What if you can't take it back? Risk Legacy and permanence
What are the assumptions players bring to games -- and how can you break them? Rob Daviau knows something about that, as the designer of innovative Risk Legacy (and many other board games).
"There was a big fad where I designed games with DVDs in them," he laughs, "so I totally have digital experience."
In Risk Legacy, some of the actions you take in the game have permanent impact on future games -- stickers on cards, writing on the board, even the destruction of cards. This is unique in a medium that often focuses on the careful preservation of the physical materials required to play.
Speaking at 2013's PRACTICE design conference at New York University, Daviau highlighted the unique opportunity in designing for permanence: games that change forever depending on what players do. You can subvert players' expectations, give them a special sense of ownership, an extra element to decision-making, and endless distinct stories to share about their experiences.
Make all the assumptions you can about a game or genre, write them down, and then say "what if?" suggests Daviau. For example, in "worker placement" games, you place your own workers, who work for free, take only one action, and can only be placed one per space. Players can also assume they all have access to workers, and the workers will always return to them.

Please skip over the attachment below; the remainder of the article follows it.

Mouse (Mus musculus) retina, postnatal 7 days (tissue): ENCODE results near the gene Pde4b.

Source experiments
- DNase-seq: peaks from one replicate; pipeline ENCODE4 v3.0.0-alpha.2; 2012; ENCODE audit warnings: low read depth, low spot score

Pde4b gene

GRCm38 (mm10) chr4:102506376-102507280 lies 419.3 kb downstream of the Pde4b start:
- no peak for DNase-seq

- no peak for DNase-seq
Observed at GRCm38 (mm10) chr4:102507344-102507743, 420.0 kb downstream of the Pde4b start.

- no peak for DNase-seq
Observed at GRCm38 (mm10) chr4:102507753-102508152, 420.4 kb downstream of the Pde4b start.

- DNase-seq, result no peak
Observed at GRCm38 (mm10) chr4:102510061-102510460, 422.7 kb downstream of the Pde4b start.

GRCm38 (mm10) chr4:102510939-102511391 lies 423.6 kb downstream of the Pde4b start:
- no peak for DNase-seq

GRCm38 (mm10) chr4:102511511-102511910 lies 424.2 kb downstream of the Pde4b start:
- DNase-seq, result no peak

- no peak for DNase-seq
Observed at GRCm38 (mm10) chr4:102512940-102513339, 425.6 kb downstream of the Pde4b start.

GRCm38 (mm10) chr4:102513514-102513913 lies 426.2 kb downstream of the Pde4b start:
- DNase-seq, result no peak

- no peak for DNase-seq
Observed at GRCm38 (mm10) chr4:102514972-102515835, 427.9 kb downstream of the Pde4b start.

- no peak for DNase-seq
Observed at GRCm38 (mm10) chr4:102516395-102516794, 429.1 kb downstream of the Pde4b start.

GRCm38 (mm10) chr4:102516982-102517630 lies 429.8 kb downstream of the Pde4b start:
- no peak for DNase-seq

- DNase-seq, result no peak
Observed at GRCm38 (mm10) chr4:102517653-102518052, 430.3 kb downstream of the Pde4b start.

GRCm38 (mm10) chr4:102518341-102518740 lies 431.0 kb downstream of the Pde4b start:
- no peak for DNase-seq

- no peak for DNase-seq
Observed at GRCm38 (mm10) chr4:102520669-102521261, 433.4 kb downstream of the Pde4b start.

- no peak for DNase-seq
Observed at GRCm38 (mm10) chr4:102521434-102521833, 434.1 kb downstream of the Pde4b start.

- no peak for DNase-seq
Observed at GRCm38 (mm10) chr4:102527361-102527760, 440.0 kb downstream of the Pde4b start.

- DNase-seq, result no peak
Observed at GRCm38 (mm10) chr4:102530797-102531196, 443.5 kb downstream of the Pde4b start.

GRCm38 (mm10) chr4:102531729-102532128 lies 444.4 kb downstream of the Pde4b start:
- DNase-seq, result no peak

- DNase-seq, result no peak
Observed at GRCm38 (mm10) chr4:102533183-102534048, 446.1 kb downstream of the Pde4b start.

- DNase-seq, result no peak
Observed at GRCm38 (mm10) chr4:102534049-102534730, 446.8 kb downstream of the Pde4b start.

Assumptions can get even more radical: You assume the workers like you, will never murder anyone, fall in love, start a business or overthrhow you. Brainstorming about assumptions can lead to crucial ways to subvert them.
"Board games live in this weird world of assumptions," he says. "So I started [Risk Legacy] by examining assumptions: What if a game doesn't fully return to a start state every time, and what if one game could affect the next?"
Deface your darlings
If a game can show the pathways of permanent change, then it becomes a vehicle for stories: Each group would have their own unique game set, etched with their memories and experiences, and be able to show friends (one of my friends recently showed me a Risk Legacy board improbably spotted with another friend's blood).
What about just using colorforms or erasable pencil? Daviau often observes players going to great lengths, spending more on craft supplies to preserve a game than it would cost to re-purchase it, and understands permanence terrifies people.
Why push permance, then? "You're doing it already," he says. Players have a permanent narrative within their board games or their play groups already, whether it's that hey remember each other's experiences and patterns or, more simply, prefer to play as the same color all the time. "The game just wasn't paying attention and catching up," he says.
"What you're buying is not special," he says. Monopoly costs about the same as a box of pizza ("Monopoly is not a terrible game," he says, heading off the popular prejudice, "There are worse games; I've made worse games."), even though both involve cardboard and are equally replaceable.